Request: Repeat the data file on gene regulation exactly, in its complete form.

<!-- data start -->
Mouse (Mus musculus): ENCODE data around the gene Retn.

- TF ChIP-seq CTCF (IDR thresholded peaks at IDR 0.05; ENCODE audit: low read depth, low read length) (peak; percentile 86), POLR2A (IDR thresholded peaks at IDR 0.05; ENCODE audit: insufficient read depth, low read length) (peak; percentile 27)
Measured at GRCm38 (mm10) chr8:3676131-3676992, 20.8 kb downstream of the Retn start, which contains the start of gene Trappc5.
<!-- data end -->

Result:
Mouse (Mus musculus): ENCODE data around the gene Retn.

- TF ChIP-seq CTCF (IDR thresholded peaks at IDR 0.05; ENCODE audit: low read depth, low read length) (peak; percentile 86), POLR2A (IDR thresholded peaks at IDR 0.05; ENCODE audit: insufficient read depth, low read length) (peak; percentile 27)
Measured at GRCm38 (mm10) chr8:3676131-3676992, 20.8 kb downstream of the Retn start, which contains the start of gene Trappc5.